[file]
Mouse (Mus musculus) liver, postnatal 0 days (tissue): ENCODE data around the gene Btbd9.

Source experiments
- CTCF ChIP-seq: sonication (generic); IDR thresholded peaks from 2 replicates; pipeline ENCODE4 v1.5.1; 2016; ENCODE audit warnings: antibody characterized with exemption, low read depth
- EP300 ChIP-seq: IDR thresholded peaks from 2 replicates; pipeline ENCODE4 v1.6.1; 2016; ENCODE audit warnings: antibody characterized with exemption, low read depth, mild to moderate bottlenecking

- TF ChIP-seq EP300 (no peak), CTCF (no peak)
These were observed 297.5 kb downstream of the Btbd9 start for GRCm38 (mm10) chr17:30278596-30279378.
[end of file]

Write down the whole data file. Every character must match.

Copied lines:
Mouse (Mus musculus) liver, postnatal 0 days (tissue): ENCODE data around the gene Btbd9.

Source experiments
- CTCF ChIP-seq: sonication (generic); IDR thresholded peaks from 2 replicates; pipeline ENCODE4 v1.5.1; 2016; ENCODE audit warnings: antibody characterized with exemption, low read depth
- EP300 ChIP-seq: IDR thresholded peaks from 2 replicates; pipeline ENCODE4 v1.6.1; 2016; ENCODE audit warnings: antibody characterized with exemption, low read depth, mild to moderate bottlenecking

- TF ChIP-seq EP300 (no peak), CTCF (no peak)
These were observed 297.5 kb downstream of the Btbd9 start for GRCm38 (mm10) chr17:30278596-30279378.